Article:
For the next three years, Shurka testified, he was forced to avoid women – including his own mother and sisters – and all contact with them, even though they lived in the same house. His grades suffered. Suicidal thoughts and feelings of depression and anxiety increased. After the three years of avoiding female influences, he was later prescribed Viagra pills because he couldn’t perform sexually with women. Finally, at age 21, he decided the therapy was not working and sought out mentors from the LGBT community on his own, eventually accepting his sexuality.
Alexander indicated during the course of the hearing that further changes to the bill would be made in a mark-up session. At several points, she asked supporters if it would be better if the age under which reparative therapy is banned for minors should be lowered to 16, which is the age of consent in the District. All those testifying rejected that proposal. Alexander also seemed favorable to an amendment suggested by Dr. Rikin Mehta, the senior deputy director for the D.C. Department of Health. Mehta testified that the Department of Health would prefer an amendment that would enable it to initiate investigations, independently of a licensing board, into therapists or counselors suspected of engaging in reparative therapy or sexual orientation change efforts.
It is likely that the Council will pass the ban on reparative therapy, as 12 of the 13 councilmembers, including Alexander, but minus Councilmember Marion Barry (D-Ward 8), have signed on as cosponsors.
David Meadows, the director of communications for Councilmember Anita Bonds (D-At-Large), told Metro Weekly that the councilmember is favorably disposed toward the bill.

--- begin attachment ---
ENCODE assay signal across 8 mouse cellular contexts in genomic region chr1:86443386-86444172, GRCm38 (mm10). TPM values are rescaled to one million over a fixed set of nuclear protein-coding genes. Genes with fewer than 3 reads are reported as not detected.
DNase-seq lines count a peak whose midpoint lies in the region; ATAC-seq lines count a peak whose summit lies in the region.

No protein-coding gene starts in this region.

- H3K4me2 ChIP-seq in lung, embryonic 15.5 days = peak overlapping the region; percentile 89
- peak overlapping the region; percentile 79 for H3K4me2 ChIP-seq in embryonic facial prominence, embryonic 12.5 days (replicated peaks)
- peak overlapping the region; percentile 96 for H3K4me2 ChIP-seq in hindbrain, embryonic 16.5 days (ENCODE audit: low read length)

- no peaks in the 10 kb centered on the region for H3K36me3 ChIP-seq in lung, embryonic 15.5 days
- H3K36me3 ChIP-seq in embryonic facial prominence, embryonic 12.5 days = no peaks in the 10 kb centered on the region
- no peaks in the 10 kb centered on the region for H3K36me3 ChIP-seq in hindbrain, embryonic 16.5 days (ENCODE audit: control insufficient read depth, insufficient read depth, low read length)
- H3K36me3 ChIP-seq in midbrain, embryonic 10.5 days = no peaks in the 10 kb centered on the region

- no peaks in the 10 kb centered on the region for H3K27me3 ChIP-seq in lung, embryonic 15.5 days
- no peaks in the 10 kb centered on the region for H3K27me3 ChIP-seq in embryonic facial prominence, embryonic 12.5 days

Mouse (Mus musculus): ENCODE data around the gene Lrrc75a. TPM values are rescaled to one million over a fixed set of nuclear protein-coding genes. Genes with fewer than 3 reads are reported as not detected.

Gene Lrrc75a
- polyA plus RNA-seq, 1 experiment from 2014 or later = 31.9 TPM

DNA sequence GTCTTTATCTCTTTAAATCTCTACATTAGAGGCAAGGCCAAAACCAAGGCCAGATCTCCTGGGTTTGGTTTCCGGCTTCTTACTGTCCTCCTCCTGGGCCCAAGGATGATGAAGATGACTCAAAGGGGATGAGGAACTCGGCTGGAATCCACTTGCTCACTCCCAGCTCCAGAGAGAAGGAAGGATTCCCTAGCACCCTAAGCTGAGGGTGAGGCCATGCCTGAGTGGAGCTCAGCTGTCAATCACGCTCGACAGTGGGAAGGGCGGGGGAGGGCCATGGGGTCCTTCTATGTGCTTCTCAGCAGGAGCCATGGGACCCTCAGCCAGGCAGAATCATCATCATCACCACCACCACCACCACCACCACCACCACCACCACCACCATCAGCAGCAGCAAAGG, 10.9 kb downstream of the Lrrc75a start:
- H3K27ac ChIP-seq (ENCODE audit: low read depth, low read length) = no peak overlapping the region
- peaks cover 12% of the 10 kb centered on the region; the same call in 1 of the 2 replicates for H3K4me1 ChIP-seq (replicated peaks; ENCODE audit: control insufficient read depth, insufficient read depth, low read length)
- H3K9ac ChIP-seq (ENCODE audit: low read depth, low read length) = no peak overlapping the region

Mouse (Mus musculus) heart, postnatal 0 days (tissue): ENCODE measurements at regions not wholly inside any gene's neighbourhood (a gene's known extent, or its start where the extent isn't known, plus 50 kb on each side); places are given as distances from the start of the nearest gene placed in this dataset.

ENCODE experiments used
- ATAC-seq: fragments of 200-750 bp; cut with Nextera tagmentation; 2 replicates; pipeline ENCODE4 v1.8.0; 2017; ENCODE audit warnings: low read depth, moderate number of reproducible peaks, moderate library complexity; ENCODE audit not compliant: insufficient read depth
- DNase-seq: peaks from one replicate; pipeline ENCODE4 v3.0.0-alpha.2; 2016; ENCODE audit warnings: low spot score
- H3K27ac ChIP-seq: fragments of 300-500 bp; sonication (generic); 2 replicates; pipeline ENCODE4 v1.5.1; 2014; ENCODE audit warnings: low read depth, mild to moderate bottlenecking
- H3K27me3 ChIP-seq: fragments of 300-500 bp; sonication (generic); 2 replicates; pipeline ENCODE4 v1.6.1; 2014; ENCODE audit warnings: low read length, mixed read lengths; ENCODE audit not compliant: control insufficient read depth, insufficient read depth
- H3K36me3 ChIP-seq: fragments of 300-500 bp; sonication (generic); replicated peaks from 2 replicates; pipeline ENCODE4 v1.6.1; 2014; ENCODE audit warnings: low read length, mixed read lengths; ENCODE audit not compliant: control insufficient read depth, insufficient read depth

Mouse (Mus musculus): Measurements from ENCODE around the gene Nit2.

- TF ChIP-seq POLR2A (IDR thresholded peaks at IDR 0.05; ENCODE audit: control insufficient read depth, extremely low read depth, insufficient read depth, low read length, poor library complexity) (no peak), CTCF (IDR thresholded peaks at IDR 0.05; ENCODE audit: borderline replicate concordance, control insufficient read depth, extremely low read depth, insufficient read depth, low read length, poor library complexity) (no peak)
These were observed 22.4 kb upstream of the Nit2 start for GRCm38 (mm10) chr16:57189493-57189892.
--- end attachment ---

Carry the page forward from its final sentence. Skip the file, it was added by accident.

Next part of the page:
“Anita Bonds supports this bill, and looks forward to voting for it,” Meadows said.
If the bill passes the council, is signed by Mayor Vincent Gray (D) and survives a 30-day congressional review period, the District would become the third jurisdiction to ban such therapy for minors. But adults who struggle with same-sex attraction would still be able to choose, of their own accord, whether to submit to reparative therapy.
That distinction is important to Andrew “Jud” Brown, who went through reparative therapy at the Richmond branch of the now-defunct ex-gay organization Exodus International. Though Brown underwent the therapy as an adult, he believes the practice should not be carried out on minors. Brown testified that the counselor he was seeing would ask him personal, invasive questions about his sexuality and even, at one point when it was clear his attractions weren’t subsiding, suggested that he remain single and celibate for life. Brown said he began to think of suicide, but ended the sessions. Although he later came to accept his sexual orientation, Brown said the therapy he had received “fractured my identity.”
“In Mark 3:25, it says ‘If a house is divided against itself it cannot stand,’” Brown said. “What that means to me is that a man divided against himself can never know peace.”